It’s a cry that has echoed through every art form at some time or another: that rigidity limits creativity, and limits the potential of that art to reach its greatest form. The winemakers of Italy, and today’s “Great Grape”, Sangiovese, are no exception and have battled governmental rigidity to establish their own niche in the international wine scene.
A base grape for many of the red blends in the Italian region of Tuscany, Sangiovese was subject to strict blending laws as per the Italian Denominazione di Origine Controllata ( E Garantia), or DOC(G) system, established in 1980. Winemakers looking to produce wines other than the standard regional offerings that qualified for DOC status were forced to label their carefully crafted wines as vino da tavola, or simple table wine, severely limiting their marketability and price point.
As far back as the 1970’s however, stubborn producers began experimenting with the addition of well-known varieties like Cabernet Sauvignon and Merlot as a way to make Sangiovese-based wines more palatable to a wider audience. Led by Piero Antinori, who cut the white varieties in Chianti and began adding Bordeaux grapes instead, they lobbied the system to add a creativity-friendly level to the DOC(G) that allowed for more experimentation and the recognition that these atypical wines were still of high quality, and thus not to be branded with the low-end vino da tavola designation.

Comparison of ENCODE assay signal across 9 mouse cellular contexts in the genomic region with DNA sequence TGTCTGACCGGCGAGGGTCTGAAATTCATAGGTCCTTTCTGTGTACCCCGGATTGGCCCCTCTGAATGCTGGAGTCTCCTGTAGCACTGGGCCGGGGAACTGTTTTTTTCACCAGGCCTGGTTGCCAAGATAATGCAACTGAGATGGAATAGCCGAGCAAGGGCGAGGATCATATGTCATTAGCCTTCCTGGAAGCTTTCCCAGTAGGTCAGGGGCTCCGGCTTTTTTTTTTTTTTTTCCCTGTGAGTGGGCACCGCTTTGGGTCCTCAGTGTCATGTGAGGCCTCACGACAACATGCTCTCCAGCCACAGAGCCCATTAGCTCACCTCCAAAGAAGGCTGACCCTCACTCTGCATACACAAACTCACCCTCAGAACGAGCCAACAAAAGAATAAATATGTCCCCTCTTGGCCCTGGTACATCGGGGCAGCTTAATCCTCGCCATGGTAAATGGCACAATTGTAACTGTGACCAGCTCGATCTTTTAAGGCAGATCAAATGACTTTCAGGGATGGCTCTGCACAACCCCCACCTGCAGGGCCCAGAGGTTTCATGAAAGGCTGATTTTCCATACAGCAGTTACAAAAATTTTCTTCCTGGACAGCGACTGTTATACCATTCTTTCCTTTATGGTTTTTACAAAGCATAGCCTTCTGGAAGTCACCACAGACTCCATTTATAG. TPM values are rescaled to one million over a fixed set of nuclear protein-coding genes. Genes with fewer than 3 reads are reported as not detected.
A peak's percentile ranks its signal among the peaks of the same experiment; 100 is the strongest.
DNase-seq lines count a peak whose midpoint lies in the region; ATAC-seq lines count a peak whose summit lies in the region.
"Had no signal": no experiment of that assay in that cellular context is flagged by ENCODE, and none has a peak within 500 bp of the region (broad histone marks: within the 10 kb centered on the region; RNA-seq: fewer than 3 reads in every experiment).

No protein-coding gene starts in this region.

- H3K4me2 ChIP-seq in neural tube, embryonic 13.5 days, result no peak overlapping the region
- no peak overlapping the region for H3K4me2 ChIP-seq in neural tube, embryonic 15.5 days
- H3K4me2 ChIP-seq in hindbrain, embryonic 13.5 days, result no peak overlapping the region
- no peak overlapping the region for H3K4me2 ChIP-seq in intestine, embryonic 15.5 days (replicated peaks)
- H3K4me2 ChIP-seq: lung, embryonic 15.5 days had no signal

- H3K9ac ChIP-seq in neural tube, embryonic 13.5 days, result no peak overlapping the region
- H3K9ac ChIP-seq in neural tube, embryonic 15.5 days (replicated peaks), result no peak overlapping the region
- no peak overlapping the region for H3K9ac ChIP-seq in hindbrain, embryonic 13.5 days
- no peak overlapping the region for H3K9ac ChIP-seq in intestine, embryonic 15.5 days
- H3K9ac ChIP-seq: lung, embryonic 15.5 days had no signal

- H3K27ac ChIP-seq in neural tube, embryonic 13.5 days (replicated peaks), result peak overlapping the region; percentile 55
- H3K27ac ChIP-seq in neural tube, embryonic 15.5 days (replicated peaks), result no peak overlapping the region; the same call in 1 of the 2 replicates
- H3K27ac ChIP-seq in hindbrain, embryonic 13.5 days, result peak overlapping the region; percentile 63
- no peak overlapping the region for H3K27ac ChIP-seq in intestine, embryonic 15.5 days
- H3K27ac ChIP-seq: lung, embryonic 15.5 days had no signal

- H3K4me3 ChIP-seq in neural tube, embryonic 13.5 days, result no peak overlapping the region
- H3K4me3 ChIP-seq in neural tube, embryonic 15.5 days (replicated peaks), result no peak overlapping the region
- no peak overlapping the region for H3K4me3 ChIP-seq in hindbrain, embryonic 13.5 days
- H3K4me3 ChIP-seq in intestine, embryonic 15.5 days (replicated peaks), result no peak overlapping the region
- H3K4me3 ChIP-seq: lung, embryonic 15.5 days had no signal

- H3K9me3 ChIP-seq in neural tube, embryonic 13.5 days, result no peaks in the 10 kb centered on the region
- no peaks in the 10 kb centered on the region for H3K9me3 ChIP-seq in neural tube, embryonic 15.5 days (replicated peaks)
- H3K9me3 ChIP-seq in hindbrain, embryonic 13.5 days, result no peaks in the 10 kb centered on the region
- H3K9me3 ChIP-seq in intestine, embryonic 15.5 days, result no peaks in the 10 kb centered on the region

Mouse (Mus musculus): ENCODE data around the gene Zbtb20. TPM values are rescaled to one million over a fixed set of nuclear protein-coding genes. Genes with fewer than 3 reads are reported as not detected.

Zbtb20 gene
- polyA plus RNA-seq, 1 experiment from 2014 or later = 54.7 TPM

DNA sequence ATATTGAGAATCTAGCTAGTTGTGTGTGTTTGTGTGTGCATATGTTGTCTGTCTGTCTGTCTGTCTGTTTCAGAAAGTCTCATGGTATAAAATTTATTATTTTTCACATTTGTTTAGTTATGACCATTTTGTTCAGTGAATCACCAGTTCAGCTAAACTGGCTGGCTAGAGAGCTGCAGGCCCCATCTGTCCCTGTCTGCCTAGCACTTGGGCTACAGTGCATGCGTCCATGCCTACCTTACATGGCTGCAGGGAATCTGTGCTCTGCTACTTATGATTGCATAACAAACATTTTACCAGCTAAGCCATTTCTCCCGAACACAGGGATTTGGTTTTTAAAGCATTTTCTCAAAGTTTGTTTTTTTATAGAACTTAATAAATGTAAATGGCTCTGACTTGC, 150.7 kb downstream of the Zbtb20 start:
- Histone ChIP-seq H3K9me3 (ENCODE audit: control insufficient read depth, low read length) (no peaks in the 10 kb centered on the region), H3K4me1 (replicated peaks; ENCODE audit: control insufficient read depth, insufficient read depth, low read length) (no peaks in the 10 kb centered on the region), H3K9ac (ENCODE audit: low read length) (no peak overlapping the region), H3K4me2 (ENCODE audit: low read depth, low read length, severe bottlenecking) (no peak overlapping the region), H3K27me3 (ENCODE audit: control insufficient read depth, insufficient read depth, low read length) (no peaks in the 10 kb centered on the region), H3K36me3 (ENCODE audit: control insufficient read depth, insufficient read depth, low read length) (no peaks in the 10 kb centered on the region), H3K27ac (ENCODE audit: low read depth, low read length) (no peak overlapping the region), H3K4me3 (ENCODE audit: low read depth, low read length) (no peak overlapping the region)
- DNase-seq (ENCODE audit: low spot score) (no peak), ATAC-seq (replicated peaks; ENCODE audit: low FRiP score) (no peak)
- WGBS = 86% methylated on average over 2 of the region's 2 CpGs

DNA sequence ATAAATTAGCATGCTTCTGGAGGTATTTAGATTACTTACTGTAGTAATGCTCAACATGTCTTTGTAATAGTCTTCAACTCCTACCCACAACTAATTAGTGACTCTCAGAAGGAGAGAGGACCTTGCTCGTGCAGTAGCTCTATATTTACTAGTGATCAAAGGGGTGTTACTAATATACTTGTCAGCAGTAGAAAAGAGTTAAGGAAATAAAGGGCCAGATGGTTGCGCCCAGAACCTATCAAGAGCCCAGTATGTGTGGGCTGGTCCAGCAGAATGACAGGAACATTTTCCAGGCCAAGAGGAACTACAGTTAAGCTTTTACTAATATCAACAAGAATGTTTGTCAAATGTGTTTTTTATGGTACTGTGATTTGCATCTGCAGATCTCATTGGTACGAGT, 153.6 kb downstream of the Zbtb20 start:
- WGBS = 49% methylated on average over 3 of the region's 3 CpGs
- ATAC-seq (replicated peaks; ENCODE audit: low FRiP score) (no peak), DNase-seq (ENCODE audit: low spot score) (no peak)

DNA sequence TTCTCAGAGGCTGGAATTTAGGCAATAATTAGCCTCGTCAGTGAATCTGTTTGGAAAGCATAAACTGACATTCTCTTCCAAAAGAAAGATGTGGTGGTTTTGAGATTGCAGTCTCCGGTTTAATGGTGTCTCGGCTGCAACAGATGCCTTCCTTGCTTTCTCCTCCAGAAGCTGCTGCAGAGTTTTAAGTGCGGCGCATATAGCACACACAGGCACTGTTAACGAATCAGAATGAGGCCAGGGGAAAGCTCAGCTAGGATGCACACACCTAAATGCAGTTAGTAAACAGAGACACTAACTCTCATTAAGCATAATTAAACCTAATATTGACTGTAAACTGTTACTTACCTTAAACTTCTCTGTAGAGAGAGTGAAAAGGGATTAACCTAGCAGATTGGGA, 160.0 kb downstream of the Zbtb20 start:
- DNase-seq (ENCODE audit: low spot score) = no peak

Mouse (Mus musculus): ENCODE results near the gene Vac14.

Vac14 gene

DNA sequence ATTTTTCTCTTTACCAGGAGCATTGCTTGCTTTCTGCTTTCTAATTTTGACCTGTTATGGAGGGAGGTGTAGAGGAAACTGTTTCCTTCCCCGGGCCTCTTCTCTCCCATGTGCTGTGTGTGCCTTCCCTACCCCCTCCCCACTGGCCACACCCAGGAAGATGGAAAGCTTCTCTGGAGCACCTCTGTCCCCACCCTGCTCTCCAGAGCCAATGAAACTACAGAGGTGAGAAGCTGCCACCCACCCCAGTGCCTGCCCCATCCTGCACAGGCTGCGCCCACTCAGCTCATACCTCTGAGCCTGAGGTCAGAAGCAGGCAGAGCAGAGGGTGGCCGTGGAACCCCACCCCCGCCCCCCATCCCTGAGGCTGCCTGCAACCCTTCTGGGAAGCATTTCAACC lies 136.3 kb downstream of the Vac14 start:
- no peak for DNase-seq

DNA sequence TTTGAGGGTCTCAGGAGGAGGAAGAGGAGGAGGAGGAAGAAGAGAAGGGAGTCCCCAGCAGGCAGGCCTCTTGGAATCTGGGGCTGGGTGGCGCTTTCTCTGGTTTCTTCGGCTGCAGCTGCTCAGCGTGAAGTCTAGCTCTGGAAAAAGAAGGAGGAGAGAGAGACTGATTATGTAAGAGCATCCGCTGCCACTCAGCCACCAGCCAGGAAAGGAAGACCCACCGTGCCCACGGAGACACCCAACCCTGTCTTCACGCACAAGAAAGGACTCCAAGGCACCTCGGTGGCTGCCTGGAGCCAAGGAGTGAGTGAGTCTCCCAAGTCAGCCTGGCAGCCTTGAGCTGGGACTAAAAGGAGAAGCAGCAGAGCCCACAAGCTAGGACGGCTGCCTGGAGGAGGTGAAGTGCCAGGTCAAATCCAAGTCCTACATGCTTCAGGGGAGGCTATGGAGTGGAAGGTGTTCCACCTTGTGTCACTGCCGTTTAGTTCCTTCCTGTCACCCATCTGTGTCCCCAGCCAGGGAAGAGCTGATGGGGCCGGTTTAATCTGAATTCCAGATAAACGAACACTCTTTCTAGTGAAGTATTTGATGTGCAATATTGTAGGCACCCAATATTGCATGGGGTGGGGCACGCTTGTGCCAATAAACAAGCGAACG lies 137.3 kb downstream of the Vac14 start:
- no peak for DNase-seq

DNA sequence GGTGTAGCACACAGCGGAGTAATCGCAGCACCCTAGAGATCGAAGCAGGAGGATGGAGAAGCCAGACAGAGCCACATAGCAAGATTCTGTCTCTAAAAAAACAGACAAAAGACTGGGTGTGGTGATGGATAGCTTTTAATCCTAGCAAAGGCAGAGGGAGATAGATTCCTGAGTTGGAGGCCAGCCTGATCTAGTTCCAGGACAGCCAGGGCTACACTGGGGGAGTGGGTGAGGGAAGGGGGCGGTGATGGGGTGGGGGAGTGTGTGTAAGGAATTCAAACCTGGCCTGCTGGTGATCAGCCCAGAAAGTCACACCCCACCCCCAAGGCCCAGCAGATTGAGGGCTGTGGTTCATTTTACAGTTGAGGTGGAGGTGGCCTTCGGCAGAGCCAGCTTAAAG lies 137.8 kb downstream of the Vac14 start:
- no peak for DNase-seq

So was created the Indicazione Geografica Tipica (IGT) level of the classification system. Regulations, while still clearly outlined, were relaxed with regards to the types of grapes that could be included, based on the region that the IGT wine was produced in. For Tuscany, this led to the birth of the so-called Super Tuscans, a powerful group of expanded blend wines that often command top dollar at auction and are highly prized internationally. The first Super-Tuscan is regarded as being Antinori’s own Tignanello, a blend of 85% Sangiovese, 10% Cabernet Sauvignon, and 5% Cabernet Franc.
Through systemic flexibility and the broadening of traditional ideals, Sangiovese found new blood along side Cabernet and Merlot, rogue Italian winemakers were tucked back into the regulatory system, and the wine industry encountered fuller-bodied, intriguing Tuscan reds. A healthy production of tradition DOC(G) wines from Tuscany still exist, making a regional flight of reds a tasting to be reckoned with; try sneaking a Super-Tuscan in with cousins Chianti and Brunello and enjoy the area’s winemaking diversity.